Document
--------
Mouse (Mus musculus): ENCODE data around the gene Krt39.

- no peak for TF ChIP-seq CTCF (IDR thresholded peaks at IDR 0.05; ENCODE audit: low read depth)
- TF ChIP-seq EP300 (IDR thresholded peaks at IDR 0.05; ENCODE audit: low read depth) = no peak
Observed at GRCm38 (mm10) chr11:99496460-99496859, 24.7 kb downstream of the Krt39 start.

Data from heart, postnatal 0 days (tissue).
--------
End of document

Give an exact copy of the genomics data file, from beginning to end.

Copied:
Mouse (Mus musculus): ENCODE data around the gene Krt39.

- no peak for TF ChIP-seq CTCF (IDR thresholded peaks at IDR 0.05; ENCODE audit: low read depth)
- TF ChIP-seq EP300 (IDR thresholded peaks at IDR 0.05; ENCODE audit: low read depth) = no peak
Observed at GRCm38 (mm10) chr11:99496460-99496859, 24.7 kb downstream of the Krt39 start.

Data from heart, postnatal 0 days (tissue).